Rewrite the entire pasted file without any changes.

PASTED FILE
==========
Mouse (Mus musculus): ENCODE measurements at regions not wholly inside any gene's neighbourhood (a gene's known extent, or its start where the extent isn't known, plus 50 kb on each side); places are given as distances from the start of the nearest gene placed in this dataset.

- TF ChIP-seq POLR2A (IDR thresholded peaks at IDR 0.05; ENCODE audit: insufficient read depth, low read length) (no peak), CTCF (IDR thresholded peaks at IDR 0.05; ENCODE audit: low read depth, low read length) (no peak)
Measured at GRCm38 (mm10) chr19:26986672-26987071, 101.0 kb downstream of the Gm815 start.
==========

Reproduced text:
Mouse (Mus musculus): ENCODE measurements at regions not wholly inside any gene's neighbourhood (a gene's known extent, or its start where the extent isn't known, plus 50 kb on each side); places are given as distances from the start of the nearest gene placed in this dataset.

- TF ChIP-seq POLR2A (IDR thresholded peaks at IDR 0.05; ENCODE audit: insufficient read depth, low read length) (no peak), CTCF (IDR thresholded peaks at IDR 0.05; ENCODE audit: low read depth, low read length) (no peak)
Measured at GRCm38 (mm10) chr19:26986672-26987071, 101.0 kb downstream of the Gm815 start.